There has been a lot of news about problem bears lately in Northern Ontario. Specifically, these are problems with black bears or “Muskwa”, as they are known in the Cree language. People I talk to say that many bears are hungry this time of year as they are preparing to bed down and hibernate for the coming winter. As well, this has been a poor year for berries and the bears are going hungry. Instead of foraging for berries, as they always have, bears are resorting to visiting our homes and neighborhoods in search of something to eat.
I have seen black bears only a few times. The Muskwa does not seem large on its four legs but it is a huge creature when standing upright. It can easily overpower the strongest man and outrun and out climb the best athletes. Even with all these strengths, a black bear is not known as a hunter of smaller or weaker animals. Actually it is mostly a vegetarian that feeds on insects, wild berries and some plants. However, bears also eat small rodents and dead animals. The bear’s taste for rotting food is the reason why they raid garbage and dumpsites in search of an easy meal.
There has never really been a problem with bears on the James Bay coast. One reason for this is that the mushkeg and tundra does not provide a good place for bear habitat. Black bears enjoy roaming for food in large areas but the mushkeg of the James Bay coast is impossible to travel over. The mushkeg bog is not a solid surface for any walking animal. The hordes of flies and mosquitoes also make life miserable for any creature out on the land.
I remember about four or five visits by black bears to our local dumpsite in Attawapiskat. It was an unusual event when a bear came to visit our community. At first there was cause for concern, as every hunter knows how powerful and deadly a bear can be, even though this animal can look cute and cuddly. When the bears came to town we all avoided the dump for a long time but finally curiosity got the best of us and these animals became a bit of a spectacle. I remember taking the family truck with my brothers and dad to drive out to the dump to catch a glimpse of Muskwa. However, our bear visits were short and sweet as the trappers and hunters in the community at some point got fed up and simply killed Muskwa. Sometimes things in remote First Nations are pretty basic. If there is a large and potentially dangerous animal roaming about then it is removed.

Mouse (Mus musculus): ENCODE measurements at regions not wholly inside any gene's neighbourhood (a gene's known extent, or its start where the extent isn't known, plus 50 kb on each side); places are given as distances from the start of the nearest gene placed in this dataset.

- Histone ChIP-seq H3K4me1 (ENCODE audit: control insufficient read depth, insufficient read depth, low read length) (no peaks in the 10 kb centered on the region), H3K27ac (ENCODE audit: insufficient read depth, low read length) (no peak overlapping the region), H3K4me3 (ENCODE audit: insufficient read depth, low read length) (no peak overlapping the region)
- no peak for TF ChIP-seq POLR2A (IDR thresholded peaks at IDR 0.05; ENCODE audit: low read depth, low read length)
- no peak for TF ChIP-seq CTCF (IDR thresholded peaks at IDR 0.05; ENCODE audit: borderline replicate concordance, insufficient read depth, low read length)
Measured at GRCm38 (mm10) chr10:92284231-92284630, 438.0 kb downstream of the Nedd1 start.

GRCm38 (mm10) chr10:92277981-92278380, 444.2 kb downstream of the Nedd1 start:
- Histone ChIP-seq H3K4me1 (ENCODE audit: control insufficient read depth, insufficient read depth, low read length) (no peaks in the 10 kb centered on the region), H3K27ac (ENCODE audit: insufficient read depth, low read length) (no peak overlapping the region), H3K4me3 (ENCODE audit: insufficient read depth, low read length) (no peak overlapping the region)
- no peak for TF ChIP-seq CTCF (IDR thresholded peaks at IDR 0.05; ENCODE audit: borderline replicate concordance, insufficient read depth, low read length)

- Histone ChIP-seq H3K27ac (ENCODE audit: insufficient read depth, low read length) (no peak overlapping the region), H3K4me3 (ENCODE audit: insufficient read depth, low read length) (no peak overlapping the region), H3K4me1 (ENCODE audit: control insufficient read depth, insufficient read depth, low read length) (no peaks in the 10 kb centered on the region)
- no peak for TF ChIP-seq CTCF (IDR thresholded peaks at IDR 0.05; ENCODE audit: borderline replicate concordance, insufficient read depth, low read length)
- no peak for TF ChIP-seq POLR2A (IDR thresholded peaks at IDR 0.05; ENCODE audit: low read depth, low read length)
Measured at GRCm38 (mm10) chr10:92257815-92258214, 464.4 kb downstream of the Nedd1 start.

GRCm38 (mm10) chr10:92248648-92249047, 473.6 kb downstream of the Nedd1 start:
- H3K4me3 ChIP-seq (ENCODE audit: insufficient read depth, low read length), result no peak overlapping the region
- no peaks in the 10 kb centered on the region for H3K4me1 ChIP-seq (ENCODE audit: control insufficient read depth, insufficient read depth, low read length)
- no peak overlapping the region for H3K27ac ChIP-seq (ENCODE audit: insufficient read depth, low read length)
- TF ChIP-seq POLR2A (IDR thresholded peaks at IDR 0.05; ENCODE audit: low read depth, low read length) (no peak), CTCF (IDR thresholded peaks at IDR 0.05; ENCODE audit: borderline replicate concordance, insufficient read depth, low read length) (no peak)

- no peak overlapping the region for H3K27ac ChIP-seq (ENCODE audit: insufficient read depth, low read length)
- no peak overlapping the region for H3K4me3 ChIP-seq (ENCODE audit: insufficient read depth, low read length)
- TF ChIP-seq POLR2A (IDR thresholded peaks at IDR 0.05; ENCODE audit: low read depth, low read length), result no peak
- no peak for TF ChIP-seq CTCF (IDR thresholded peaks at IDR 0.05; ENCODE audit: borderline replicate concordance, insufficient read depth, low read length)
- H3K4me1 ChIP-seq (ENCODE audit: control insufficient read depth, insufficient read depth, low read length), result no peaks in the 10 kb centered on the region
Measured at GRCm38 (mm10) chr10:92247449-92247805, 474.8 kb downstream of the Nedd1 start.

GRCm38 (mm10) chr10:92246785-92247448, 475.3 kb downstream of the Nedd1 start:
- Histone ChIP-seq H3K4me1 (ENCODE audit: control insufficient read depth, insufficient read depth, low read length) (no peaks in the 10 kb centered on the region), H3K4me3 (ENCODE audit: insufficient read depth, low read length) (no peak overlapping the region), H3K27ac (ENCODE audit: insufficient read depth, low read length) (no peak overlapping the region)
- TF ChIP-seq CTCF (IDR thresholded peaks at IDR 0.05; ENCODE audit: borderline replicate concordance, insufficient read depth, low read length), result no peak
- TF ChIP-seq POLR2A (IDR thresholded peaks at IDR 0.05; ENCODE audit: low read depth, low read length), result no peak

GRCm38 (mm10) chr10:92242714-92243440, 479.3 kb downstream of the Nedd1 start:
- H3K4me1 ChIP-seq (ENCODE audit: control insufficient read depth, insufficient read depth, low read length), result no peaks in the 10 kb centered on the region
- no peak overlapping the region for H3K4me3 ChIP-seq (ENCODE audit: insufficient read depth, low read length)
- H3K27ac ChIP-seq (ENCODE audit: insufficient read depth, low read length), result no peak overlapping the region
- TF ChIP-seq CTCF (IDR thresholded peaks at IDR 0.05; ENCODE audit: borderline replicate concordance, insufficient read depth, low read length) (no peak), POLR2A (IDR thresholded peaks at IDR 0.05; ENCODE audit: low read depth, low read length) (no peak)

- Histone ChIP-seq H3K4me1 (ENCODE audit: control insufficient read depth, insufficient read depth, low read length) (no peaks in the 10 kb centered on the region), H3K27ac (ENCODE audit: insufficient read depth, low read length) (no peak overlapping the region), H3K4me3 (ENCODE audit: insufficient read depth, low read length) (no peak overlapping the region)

Our biggest problem with bears came when we ventured out onto James Bay to our traditional hunting and trapping grounds. Out on the shores of the bay there is always the chance of running into a Polar Bear or “Wabusk” in the Cree language. They are more numerous and common further north closer to Hudson Bay. These are intelligent and bold creatures that are larger and more powerful than a black bear. They are usually attracted by the scent of fresh animal or fish kills made by hunters on the land. Polar bears travel fast and whenever one is spotted in the distance, everyone knows it is only a matter of time before the bear will arrive at camp.
Most of my bear sightings were further south from my home community. I first started seeing black bears in numbers when I began driving on the highways and roadways of Northern Ontario. It is common to run into bears along the roadside and where there is a dumpsite nearby.
I actually came across a bear once south of Timmins on Highway 144 near Gogama. It was a lonely stretch of highway and far away from any communities or camping areas. I was on my motorcycle. A bear walked out in front of me on the asphalt at the high point of a hill and sat right there in the middle of the highway. He seemed confused and traffic had to slow to a stop and then proceed around him. I was really careful, as I was more vulnerable on my motorcycle.
I was happy to put the miles between the big black Muskwa and me. When I pulled over for gas at the service station in Gogama, I mentioned the bear to the gas attendant. He laughed and then told me that this was no dumb bear. In fact, the animal had figured out that if he sat right in the middle of the road people would stop their vehicles and more often than not toss out some food or treat. That Muskwa had figured out a new angle, albeit a slightly dangerous one.
All in all I am not terrified of Muskwa but I do respect this animal’s strength, speed and unpredictability. We all need to give them a lot of room.